Since Edison's first bulb, heat has been a mostly undesirable byproduct of light. Now researchers at Rice University are turning light into heat at the point of need, on the nanoscale, to trigger biochemical reactions remotely on demand.
The method created by the Rice labs of Michael Wong, Ramon Gonzalez and Naomi Halas and reported today in the American Chemical Society journal ACS Nano makes use of materials derived from unique microbes - thermophiles - that thrive at high temperatures but shut down at room temperature.
The Rice project led by postdoctoral fellow Matthew Blankschien and graduate student Lori Pretzer combines enzymes from these creatures with plasmonic gold nanoparticles that heat up when exposed to near-infrared light. That activates the enzymes, which are then able to carry out their functions.
This effectively allows chemical processes to happen at lower temperatures. Because heating occurs only where needed - at the surface of the nanoparticle, where it activates the enzyme - the environment stays cooler.
Blankschien thinks that's fascinating.
"Basically, we're getting the benefits of high-temperature manufacturing without needing a high-temperature environment," said Blankschien, who won the Peter and Ruth Nicholas Postdoctoral Fellowship two years ago to work on these ideas. "The challenge was to keep the higher temperature at the nanoparticle, where the enzyme is activated, from affecting the environment around it."
The technique holds great potential for industrial processes that now require heat or benefit from remote triggering with light.
"The implications are pretty exciting," said Wong, a professor of chemical and biomolecular engineering and of chemistry. "In the chemical industry, there's always a need for better catalytic materials so they can run reactions more inexpensively, more 'green' and more sustainably. You shouldn't run through gallons of solvent to make a milligram of product, even if you happen to be able to sell it for a lot of money."
For industry, the potential energy savings alone may make the Rice process worth investigating. "Here we're using 'free' energy," Wong said. "Instead of needing a big boiler to produce steam, you turn on an energy-efficient light bulb, like an LED. Or open a window."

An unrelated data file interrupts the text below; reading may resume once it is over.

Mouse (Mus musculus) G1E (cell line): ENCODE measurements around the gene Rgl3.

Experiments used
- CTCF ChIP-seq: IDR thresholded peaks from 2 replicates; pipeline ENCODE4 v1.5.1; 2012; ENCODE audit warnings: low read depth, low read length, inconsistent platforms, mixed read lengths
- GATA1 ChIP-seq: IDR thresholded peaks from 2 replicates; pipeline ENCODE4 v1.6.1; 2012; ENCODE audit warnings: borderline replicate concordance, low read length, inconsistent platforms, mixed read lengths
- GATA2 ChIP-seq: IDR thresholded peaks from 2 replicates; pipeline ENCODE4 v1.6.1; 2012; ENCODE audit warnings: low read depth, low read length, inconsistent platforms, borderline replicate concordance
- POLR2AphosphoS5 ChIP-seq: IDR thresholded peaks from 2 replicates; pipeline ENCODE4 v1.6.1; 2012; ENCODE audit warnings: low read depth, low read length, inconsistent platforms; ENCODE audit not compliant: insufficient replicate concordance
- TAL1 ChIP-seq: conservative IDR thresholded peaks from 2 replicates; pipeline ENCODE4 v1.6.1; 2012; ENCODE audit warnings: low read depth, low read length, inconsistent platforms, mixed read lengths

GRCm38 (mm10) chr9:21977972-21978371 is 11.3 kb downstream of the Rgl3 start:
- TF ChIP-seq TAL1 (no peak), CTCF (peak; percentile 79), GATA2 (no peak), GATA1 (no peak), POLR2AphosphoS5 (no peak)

The particle at the center of the process is a gold nanorod about 10 nanometers wide and 30 long that heats up when hit with near-infrared light from a laser. The rods are just the right size and shape to react to light at around 800 nanometers. The light excites surface plasmons that ripple like water in a pool, in this case emitting energy as heat.
Halas' Rice lab is famous for pioneering the use of gold nanoshells (a related material) to treat cancer by targeting tumors with particles that are bulk heated to kill tumors from the inside. The therapy is now in human trials.
The new research takes a somewhat different tack by heating nanoparticles draped with a model thermophilic enzyme, glucokinase, from Aeropyrum pernix. A. pernix is a microbe discovered in 1996 thriving near hot underwater vents off the coast of Japan. At around 176 degrees Fahrenheit, A. pernix degrades glucose, a process necessary to nearly every living thing. The enzyme can be heated and cooled repeatedly.
In their experiments, Blankschien and Pretzer cloned, purified and altered glucokinase enzymes so they would attach to the gold nanoparticles. The enzyme/nanoparticle complexes were then suspended in a solution and tested for glucose degradation. When the solution was heated in bulk, they found the complexes became highly active at 176 degrees, as expected.
Then the complexes were encapsulated in a gel-like bead of calcium alginate, which helps keeps the heat in but is porous enough to allow enzymes to react with materials around it. Under bulk heating, the enzymes' performance dropped dramatically because the beads insulated the enzymes too well.
But when encapsulated complexes were illuminated by continuous, near-infrared laser light, they worked substantially better than under bulk heating while leaving the solution at near-room temperature. The researchers found the complexes robust enough for weeks of reuse.
"As far-fetched as it sounds, I think chemical companies will be interested in the idea of using light to make chemicals," Wong said. "They're always interested in new technologies that can help make chemical products more cheaply."
He sees other possible uses for the new approach in the production of fuels from degradation of biomass like lignocellulose; for drug manufacture on demand - maybe from nanoparticle-infused tattoos on the body; or even for lowering blood sugar concentrations as a different way to manage diabetes.
"That we can now make these particles is great," Wong said. "The next exciting part is in thinking about how we can deploy them."